Bridesmaid – Bridesmaid – Maid of Honor – Bride – Groom – Best Man – Groomsman – Groomsman
This is the traditional seating arrangement for the head wedding table. But , its your wedding reception and you have options. Do you even want a head table? There are alternative arrangements – such as including parents/godparents or clergy at the head wedding table. You may want to include partners of the bridal party, or you may want to avoid the top table altogether and have a romantic table for two.
Top Tips for Seating Other Wedding Tables
1. Seating tables with just one family group will let them relax, but won’t do much to encourage mingling. However, a table where no one knows anyone else might be a bit daunting for some people. Try and arrange a mix on each table – so everyone knows a few people. By thinking about guests’ ages and interests you can make sure each table is likely to get along and have fun.
2. Where to sit singles can also create a dilemma. On one hand you might want to try out a little matchmaking, but on the other, this could be rather uncomfortable and awkward for your guests (it might be very obvious too!). Certainly avoid a ‘singles’ table but generally do whatever you feel is best for your guests.
3. If you are using round tables, the general etiquette is to seat males and females alternately around the table. If you are using long tables, seat couples opposite one another and then alternate male/females along the table.
4. The tables closest to the Bride and Groom should be reserved for the closest friends and family.
5. Give each table a name or number. Table names could be themed – for example people, objects or places that are relevant to you as a couple. Names also remove the perceived hierarchy of tables. You should create a name card for each table (your wedding venue may do this for you) so guests can easily find their table.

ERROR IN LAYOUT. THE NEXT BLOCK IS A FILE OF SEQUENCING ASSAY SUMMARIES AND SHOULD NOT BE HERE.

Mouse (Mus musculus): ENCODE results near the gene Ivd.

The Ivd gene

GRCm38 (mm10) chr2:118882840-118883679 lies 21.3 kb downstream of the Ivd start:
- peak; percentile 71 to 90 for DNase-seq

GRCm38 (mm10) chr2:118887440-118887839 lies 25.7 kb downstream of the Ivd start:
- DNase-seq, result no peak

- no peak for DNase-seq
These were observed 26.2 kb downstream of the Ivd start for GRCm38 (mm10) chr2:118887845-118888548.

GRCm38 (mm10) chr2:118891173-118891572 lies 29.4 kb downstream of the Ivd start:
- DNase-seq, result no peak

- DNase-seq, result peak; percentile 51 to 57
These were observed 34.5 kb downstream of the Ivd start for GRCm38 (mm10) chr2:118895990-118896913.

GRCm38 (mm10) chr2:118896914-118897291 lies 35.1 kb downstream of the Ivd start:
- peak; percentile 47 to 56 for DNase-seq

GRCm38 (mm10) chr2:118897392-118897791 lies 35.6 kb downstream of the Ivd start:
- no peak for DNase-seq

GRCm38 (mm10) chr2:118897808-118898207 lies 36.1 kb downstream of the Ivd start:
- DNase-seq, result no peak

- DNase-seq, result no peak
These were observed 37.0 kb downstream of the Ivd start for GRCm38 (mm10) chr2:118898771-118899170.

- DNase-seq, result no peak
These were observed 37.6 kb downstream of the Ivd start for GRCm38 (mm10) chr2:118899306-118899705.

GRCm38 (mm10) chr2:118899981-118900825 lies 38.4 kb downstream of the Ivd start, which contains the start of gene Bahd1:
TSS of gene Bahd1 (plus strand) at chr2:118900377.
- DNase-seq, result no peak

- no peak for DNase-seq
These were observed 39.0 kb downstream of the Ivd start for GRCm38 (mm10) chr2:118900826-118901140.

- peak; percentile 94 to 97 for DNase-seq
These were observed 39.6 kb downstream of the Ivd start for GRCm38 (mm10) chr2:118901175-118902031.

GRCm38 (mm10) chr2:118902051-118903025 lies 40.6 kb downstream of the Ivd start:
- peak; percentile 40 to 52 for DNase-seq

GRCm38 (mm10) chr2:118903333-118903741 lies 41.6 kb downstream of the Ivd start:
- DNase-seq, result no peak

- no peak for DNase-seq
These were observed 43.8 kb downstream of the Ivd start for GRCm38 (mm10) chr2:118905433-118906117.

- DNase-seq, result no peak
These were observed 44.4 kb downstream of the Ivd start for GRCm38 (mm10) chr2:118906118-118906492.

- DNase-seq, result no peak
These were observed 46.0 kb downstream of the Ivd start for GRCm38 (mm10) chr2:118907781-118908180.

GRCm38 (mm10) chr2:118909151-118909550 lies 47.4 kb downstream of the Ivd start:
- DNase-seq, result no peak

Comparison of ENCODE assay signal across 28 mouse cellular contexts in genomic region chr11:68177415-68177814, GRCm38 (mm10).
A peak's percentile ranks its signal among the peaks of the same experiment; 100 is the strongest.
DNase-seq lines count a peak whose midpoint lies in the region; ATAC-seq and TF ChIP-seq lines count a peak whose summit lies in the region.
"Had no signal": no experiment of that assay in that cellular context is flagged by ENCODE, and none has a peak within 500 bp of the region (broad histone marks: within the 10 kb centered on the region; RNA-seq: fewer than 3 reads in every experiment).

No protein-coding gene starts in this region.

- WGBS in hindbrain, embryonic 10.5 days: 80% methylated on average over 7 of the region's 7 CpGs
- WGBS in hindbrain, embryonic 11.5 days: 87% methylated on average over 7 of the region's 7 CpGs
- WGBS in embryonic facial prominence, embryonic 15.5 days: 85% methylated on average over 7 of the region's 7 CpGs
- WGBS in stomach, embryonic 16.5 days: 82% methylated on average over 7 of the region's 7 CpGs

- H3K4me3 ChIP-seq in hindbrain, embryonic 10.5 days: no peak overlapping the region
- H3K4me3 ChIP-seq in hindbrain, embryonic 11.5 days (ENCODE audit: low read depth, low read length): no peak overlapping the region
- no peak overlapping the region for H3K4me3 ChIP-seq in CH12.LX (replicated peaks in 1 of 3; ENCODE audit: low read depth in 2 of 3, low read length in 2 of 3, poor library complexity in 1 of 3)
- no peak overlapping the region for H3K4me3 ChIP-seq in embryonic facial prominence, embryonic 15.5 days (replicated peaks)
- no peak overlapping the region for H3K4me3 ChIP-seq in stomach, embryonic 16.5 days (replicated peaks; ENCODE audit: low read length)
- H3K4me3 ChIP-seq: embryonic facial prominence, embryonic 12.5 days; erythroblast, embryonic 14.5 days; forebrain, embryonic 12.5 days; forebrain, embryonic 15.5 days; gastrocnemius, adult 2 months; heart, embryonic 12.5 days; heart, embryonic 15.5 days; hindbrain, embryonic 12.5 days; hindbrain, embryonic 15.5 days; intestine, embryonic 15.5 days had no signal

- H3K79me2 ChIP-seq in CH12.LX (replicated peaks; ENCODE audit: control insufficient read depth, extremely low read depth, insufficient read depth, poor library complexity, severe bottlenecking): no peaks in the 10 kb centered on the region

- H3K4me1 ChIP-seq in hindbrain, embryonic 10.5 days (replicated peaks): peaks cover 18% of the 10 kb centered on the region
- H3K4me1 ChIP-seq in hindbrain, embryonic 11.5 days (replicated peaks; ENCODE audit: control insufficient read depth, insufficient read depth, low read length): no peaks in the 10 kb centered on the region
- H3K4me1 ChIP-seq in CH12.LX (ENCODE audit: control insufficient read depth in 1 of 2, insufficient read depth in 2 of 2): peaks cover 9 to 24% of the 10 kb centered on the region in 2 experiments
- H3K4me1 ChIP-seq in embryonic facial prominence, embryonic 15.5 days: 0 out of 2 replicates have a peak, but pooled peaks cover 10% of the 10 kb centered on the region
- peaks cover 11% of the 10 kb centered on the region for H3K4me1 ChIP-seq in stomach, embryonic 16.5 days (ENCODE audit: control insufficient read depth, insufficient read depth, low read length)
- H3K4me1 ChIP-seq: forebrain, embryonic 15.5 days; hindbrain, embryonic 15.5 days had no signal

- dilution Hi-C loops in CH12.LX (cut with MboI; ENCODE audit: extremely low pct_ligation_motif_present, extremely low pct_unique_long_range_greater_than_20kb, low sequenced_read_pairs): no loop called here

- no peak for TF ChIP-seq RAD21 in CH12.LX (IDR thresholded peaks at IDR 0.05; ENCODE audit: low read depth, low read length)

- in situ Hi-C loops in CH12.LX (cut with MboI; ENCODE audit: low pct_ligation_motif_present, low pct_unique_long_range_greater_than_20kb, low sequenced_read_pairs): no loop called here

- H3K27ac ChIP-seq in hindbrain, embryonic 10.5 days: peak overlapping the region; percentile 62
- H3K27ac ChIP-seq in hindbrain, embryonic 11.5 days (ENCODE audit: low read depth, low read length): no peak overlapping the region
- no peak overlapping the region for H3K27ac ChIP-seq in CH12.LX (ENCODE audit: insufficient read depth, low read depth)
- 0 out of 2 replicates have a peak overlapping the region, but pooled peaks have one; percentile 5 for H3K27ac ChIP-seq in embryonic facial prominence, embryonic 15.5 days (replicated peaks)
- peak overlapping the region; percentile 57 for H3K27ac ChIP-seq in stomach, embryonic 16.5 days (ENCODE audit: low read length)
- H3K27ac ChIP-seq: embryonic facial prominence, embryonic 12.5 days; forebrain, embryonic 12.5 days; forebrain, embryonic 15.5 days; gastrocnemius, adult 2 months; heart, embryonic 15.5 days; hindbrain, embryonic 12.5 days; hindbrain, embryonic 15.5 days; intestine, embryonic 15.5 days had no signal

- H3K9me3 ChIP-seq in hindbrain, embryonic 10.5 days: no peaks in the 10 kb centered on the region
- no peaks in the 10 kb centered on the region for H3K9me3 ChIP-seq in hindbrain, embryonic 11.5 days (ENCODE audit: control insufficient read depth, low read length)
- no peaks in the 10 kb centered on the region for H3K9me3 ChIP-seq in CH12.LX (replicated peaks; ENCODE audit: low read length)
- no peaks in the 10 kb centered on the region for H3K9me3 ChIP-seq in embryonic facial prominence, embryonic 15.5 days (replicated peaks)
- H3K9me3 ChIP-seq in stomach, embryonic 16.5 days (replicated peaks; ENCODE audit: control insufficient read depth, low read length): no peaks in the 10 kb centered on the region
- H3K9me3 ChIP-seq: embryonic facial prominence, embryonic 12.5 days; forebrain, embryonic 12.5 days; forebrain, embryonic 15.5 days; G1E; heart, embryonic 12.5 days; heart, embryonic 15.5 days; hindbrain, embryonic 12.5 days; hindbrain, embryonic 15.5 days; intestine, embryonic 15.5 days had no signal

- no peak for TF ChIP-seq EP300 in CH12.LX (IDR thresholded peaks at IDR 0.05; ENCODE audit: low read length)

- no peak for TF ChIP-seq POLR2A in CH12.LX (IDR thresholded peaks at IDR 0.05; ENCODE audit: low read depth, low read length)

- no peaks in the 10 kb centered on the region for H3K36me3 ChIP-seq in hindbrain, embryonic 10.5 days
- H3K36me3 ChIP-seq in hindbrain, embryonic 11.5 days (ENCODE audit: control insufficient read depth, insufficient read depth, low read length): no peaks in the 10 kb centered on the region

6. If you are assigning guests to specific seats you should create name place cards. These could also show menu choices (if you are offering them) or indicate vegetarians. The wait staff will really appreciate this and it will allow them to give a more seamless service. You should also give a paper copy of your plan to the reception venue so they can see where people are seated.
Creating the Seating Chart
Start arranging your seating plan early. You can start doing this before all your RSVP’s have been received. You know that most of your close friends and family will most likely be attending, even if they haven’t formally replied yet.
To begin creating your arrangement, get a general idea from your reception venue how the tables will be arranged in the room. Determine whether you’ll be using round or long tables or a mixture of both, and work out how many people you can sit at each table.
Arranging the chart can take a long time and might involve numerous revisions. Web-based seating charts or even Excel spreadsheets make the task simpler. Leading up to the big day, this will not only save hours of your time, but will also reduce the stress, by simplifying last minute changes.
Contributed by Adam Leyton